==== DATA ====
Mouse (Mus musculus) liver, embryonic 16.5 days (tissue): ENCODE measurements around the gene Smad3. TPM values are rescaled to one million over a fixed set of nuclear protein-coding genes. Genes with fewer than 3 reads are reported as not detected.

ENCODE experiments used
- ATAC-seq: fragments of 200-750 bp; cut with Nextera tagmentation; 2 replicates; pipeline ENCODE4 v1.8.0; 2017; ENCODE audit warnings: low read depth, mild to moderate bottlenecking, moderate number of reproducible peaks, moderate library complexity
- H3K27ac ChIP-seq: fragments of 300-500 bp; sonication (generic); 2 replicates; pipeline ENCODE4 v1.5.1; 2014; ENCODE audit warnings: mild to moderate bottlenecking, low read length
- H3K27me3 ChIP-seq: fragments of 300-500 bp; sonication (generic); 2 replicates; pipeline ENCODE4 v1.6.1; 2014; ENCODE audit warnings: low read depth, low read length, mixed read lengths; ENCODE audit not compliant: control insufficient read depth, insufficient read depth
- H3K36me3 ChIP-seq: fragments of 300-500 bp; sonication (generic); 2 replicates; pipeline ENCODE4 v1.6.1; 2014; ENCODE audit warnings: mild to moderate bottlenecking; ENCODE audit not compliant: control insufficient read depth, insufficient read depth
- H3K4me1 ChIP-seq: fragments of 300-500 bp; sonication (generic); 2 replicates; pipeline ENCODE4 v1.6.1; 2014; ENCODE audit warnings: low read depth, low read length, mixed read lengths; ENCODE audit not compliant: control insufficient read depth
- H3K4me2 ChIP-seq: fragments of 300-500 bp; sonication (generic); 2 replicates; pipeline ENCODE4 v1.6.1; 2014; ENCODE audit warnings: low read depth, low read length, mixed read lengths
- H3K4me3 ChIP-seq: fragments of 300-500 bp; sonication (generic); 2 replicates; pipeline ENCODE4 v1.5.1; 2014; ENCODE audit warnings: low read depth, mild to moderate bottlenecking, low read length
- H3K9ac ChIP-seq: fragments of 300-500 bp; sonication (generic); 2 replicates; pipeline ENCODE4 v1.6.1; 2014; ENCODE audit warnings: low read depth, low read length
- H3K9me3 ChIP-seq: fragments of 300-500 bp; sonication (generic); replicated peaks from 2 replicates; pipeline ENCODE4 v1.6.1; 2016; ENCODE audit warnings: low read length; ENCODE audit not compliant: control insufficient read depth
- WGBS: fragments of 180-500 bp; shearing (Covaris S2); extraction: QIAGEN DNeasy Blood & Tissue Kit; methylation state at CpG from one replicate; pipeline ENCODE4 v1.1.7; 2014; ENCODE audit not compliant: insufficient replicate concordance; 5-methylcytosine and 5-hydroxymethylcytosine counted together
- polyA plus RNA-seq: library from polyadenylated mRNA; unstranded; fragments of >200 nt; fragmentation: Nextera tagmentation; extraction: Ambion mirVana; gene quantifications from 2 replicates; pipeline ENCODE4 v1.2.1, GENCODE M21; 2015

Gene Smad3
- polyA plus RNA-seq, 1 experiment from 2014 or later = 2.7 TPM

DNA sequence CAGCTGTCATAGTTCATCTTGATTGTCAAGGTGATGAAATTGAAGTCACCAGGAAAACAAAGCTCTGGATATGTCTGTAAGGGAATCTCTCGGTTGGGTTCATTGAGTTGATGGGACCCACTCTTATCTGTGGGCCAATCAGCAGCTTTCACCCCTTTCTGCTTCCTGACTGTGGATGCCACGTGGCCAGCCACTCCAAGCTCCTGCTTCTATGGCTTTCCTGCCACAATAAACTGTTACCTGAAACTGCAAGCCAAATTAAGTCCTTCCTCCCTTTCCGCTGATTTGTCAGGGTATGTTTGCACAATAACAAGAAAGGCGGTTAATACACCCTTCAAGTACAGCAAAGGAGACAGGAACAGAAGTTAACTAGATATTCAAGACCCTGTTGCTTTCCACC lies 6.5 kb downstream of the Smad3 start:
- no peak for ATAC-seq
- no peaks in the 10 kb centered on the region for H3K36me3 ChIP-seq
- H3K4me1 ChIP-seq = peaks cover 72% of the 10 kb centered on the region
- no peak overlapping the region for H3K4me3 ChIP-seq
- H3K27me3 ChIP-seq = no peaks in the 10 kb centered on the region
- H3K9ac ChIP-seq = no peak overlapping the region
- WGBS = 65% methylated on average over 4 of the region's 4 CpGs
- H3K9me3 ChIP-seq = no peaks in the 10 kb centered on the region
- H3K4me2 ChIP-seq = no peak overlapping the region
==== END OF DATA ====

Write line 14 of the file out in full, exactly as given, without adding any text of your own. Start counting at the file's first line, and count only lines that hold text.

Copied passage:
Gene Smad3